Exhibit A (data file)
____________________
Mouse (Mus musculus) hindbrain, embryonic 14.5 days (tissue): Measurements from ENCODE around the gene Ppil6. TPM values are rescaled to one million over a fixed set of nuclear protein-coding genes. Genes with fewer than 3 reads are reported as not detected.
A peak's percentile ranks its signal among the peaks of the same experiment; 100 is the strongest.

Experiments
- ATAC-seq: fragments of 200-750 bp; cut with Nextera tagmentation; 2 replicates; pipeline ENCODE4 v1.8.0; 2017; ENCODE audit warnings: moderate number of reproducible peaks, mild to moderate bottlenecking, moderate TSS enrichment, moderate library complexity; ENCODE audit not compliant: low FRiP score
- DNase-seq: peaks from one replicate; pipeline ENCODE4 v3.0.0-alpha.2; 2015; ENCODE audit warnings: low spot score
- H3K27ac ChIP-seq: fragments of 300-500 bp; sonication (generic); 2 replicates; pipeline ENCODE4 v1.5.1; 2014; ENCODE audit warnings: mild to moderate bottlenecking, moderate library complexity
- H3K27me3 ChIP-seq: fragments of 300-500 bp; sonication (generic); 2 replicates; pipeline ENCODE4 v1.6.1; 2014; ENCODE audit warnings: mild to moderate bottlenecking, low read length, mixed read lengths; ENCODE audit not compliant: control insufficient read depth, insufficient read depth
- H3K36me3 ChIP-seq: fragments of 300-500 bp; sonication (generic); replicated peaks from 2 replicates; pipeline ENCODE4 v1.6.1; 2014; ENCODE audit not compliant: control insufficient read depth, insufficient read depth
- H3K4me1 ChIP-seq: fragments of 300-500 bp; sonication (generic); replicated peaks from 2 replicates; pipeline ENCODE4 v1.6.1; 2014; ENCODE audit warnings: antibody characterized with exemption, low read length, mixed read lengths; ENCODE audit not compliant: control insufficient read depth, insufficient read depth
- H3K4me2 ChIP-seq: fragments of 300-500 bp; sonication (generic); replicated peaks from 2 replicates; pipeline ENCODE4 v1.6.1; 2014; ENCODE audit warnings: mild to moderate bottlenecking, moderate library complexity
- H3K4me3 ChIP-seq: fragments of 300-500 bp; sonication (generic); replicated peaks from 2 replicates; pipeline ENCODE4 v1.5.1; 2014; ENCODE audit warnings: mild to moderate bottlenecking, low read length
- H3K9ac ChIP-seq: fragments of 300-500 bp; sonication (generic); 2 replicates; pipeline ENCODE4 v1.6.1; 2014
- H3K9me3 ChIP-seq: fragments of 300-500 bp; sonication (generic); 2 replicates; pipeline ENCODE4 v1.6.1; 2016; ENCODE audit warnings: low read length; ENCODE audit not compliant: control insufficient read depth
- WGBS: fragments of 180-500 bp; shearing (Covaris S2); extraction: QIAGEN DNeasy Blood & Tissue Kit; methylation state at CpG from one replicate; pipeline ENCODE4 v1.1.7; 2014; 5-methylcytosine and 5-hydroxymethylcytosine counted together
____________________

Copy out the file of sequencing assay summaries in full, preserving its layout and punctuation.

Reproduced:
Mouse (Mus musculus) hindbrain, embryonic 14.5 days (tissue): Measurements from ENCODE around the gene Ppil6. TPM values are rescaled to one million over a fixed set of nuclear protein-coding genes. Genes with fewer than 3 reads are reported as not detected.
A peak's percentile ranks its signal among the peaks of the same experiment; 100 is the strongest.

Experiments
- ATAC-seq: fragments of 200-750 bp; cut with Nextera tagmentation; 2 replicates; pipeline ENCODE4 v1.8.0; 2017; ENCODE audit warnings: moderate number of reproducible peaks, mild to moderate bottlenecking, moderate TSS enrichment, moderate library complexity; ENCODE audit not compliant: low FRiP score
- DNase-seq: peaks from one replicate; pipeline ENCODE4 v3.0.0-alpha.2; 2015; ENCODE audit warnings: low spot score
- H3K27ac ChIP-seq: fragments of 300-500 bp; sonication (generic); 2 replicates; pipeline ENCODE4 v1.5.1; 2014; ENCODE audit warnings: mild to moderate bottlenecking, moderate library complexity
- H3K27me3 ChIP-seq: fragments of 300-500 bp; sonication (generic); 2 replicates; pipeline ENCODE4 v1.6.1; 2014; ENCODE audit warnings: mild to moderate bottlenecking, low read length, mixed read lengths; ENCODE audit not compliant: control insufficient read depth, insufficient read depth
- H3K36me3 ChIP-seq: fragments of 300-500 bp; sonication (generic); replicated peaks from 2 replicates; pipeline ENCODE4 v1.6.1; 2014; ENCODE audit not compliant: control insufficient read depth, insufficient read depth
- H3K4me1 ChIP-seq: fragments of 300-500 bp; sonication (generic); replicated peaks from 2 replicates; pipeline ENCODE4 v1.6.1; 2014; ENCODE audit warnings: antibody characterized with exemption, low read length, mixed read lengths; ENCODE audit not compliant: control insufficient read depth, insufficient read depth
- H3K4me2 ChIP-seq: fragments of 300-500 bp; sonication (generic); replicated peaks from 2 replicates; pipeline ENCODE4 v1.6.1; 2014; ENCODE audit warnings: mild to moderate bottlenecking, moderate library complexity
- H3K4me3 ChIP-seq: fragments of 300-500 bp; sonication (generic); replicated peaks from 2 replicates; pipeline ENCODE4 v1.5.1; 2014; ENCODE audit warnings: mild to moderate bottlenecking, low read length
- H3K9ac ChIP-seq: fragments of 300-500 bp; sonication (generic); 2 replicates; pipeline ENCODE4 v1.6.1; 2014
- H3K9me3 ChIP-seq: fragments of 300-500 bp; sonication (generic); 2 replicates; pipeline ENCODE4 v1.6.1; 2016; ENCODE audit warnings: low read length; ENCODE audit not compliant: control insufficient read depth
- WGBS: fragments of 180-500 bp; shearing (Covaris S2); extraction: QIAGEN DNeasy Blood & Tissue Kit; methylation state at CpG from one replicate; pipeline ENCODE4 v1.1.7; 2014; 5-methylcytosine and 5-hydroxymethylcytosine counted together